Hey all! Happy New Year!!! So it’s been busy here and I’m already about halfway through the program which is wild to imagine. I’ve been really loving it. So I’m going to pick up right where I left off in my last post.
The day after our big zoo day we had some important lectures on conservation and research. Which addressed our purpose in studying conservation and wildlife research. Some of the things I feel are important to mention is why we research is done because many people don’t understand why it’s done or give it the credit it deserves. Obviously animal research is done to learn more about the animal but what some don’t realize is that it’s also done to bring attention to specific animals as well as help in creating legislature to protect and manage wildlife. Research done at the right time and in the right place can be integral to getting attention to start movements and actions to save a species or portion of land that is threatened. So wildlife research can have large effects if used in the right way. Another thing talked about during this time was methods of getting information which we’ve been getting to put in to practice which I’ll be talking about later.
We also had a really informative lecture on crocodiles that day. They’re animal that has been hunted almost to the brink of extinction and been brought back from that in certain areas of the world due to the right research and planning. It takes a determined group of researchers to get a movement like that going because crocodiles are an animal that people often ignore because they aren’t cute and cuddly but they’re just as integral to an ecosystem as any other animal. So it takes extra effort to get people on the wildlife researchers side of things. The lecture showed how this has been done as well as giving us some cool information about crocodiles and they’re actually really amazing animals. We also got to take this time to do a necropsy on a young alligator that had passed away soon after being rescued by abusive owners. It was unfortunate to see this and can be a harsh truth when working with animals but it was a very great experience in being able to learn the crocodile anatomy and learn how an autopsy is done first hand in hopes of finding out cause of death. Activities like these are really important for linking our knowledge from the classroom to a hands on experience.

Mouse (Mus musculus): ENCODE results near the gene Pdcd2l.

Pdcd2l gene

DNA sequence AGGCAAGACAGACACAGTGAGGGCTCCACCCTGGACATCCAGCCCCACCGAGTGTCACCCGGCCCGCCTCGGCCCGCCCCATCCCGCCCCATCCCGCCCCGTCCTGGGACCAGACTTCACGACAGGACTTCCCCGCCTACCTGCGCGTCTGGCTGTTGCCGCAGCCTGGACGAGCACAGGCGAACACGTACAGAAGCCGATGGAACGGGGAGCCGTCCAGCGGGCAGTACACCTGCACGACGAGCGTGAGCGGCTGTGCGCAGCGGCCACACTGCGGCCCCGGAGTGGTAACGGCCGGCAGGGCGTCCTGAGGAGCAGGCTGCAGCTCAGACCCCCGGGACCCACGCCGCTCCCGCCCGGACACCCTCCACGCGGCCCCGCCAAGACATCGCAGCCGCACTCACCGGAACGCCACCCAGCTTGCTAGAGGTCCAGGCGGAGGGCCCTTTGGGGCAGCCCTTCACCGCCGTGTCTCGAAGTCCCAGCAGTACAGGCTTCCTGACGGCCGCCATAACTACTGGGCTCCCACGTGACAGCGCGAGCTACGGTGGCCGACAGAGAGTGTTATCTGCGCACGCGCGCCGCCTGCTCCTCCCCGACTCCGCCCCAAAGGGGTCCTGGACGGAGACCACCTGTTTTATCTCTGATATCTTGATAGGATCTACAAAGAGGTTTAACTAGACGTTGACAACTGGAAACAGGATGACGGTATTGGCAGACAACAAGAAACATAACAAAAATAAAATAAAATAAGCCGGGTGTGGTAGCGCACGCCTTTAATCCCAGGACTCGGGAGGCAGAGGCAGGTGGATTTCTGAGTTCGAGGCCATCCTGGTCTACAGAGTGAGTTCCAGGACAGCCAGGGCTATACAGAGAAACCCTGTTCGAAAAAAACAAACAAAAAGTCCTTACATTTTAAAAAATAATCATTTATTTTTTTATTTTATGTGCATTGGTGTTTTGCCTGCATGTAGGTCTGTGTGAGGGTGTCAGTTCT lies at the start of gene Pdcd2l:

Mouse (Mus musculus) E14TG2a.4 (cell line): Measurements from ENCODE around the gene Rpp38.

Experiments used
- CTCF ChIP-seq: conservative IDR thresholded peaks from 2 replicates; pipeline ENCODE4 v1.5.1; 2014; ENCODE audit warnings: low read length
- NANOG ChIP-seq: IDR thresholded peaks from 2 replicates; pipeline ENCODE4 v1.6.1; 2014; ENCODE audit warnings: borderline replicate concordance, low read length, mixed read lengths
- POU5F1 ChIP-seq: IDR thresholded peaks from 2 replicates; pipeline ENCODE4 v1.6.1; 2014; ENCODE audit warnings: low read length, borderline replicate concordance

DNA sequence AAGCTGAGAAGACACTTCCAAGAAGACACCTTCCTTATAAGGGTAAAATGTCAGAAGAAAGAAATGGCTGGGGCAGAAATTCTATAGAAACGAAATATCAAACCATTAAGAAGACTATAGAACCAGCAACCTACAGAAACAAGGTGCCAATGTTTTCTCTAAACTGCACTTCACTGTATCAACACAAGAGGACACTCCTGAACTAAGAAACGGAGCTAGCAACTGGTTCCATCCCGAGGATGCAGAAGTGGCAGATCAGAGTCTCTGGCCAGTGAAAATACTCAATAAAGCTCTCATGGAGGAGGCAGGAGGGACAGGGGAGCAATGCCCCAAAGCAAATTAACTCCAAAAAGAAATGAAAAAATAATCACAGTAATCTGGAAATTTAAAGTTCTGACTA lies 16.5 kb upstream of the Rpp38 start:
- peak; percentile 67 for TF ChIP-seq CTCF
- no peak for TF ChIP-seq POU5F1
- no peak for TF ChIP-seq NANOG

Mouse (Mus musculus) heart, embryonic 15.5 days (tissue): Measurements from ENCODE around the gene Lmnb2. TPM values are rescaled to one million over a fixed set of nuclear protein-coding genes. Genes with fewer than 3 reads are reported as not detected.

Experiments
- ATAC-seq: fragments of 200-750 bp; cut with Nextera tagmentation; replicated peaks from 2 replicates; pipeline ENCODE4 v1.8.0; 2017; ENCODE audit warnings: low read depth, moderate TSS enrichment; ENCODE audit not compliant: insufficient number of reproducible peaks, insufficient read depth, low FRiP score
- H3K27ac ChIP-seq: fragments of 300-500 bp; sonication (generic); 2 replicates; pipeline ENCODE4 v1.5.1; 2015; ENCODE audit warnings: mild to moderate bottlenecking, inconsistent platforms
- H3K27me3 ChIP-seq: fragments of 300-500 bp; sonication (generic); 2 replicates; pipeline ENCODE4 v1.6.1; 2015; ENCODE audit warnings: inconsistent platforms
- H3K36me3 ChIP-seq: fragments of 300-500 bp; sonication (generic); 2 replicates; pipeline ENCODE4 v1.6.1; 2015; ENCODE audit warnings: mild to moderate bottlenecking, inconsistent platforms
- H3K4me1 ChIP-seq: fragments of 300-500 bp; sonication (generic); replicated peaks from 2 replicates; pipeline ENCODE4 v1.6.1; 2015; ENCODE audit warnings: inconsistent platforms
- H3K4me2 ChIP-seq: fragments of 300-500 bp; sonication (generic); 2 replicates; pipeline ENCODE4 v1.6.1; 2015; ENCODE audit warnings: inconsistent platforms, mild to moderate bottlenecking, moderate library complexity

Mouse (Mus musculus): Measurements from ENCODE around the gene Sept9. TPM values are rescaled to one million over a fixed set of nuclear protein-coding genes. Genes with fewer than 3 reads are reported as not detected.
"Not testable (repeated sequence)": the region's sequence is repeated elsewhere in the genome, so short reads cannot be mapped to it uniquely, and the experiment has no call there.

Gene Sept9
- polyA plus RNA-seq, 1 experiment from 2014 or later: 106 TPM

Later on that day we had another exciting time at the zoo for our night tour. Since the zoo is only open in day light hours mostly we didn’t really get to see the nocturnal animals be out and about. So coming to the zoo at night was like it becoming a whole new place filled with different animals. It’s important to see this side of the zoo because it’s really easy to overlook animals that are sleeping all day when you’re awake but there is a whole other side you’re missing when you’re asleep. And as a animal care professional you have to assess the needs of all of the animals that you’re taking care of. It was exciting to see this part of the zoo and we got some cool feeding and hands on experiences with the animals that night too. I even got to hold a boa constrictor, her name was Queen Green!
The next day was another big day because we were going out to a local reserve called Runaway Creek Nature Reserve. It was a long day because we were hiking the area and it’s a huge area with vast savannas, dense forests, mountains and caves! Our purpose there was to plant some mist netting to catch birds so we can do some banding to keep track of the bird populations in the area. And we also placed some camera traps in high traffic areas that take pictures of things that move in front of it. These are very important in keeping track of more elusive animals in the area like jaguars, pumas, margays and tapirs. These things sound simple but to get to these areas it took a lot of hiking and it was very exhausting to get out there. Doing it yourself gives you a whole new bit of respect for the researchers who do this all of the time.
On New Years Eve we had a pretty fun day planned. We started off the morning early with birding so we just watched some birds in the area and learned about the local species. Later we took a trip to the zoo and chose an animal and observed it for two hours straight. Doing observations like these and taking notes is important to assessing an animal’s needs. I observed the jaguarundis which are medium sized wild cats a bit bigger than your house cat. They are very cute weasel like cats and through my observations I found that they are actually similar to house cats and play, run around, hunt and groom like house cats do. Some had some pacing behaviors possibly from captivity and they could use a change of pace to help that. Observing them can get you information so you can help enrich their lives and make them more natural. Later that day we practiced blow darting which is sometimes used to sedate an animal so it can be worked on. We had a blast with that getting to practice our aim on watermelons.
Since it was New Years Eve of course we had to celebrate so as a group we went to a local bar for the night. It was a really great time we rode a mechanical bull and sang a ton of karaoke. I’m lucky to be in a group of a lot of fun people and it was really nice getting to spend the new year with them. I couldn’t have asked for a better group to be studying abroad with.
Since it’s new years day we got the day off so we got to sleep in and then later we planned a trip to go zip-lining and tubing down a river. Later we hung out and watched some movies. It was a fun day get to relax and have fun with everyone. And even though this is a study abroad I’m not sure a day off was necessary because all of our work and learning has been really exciting and fun.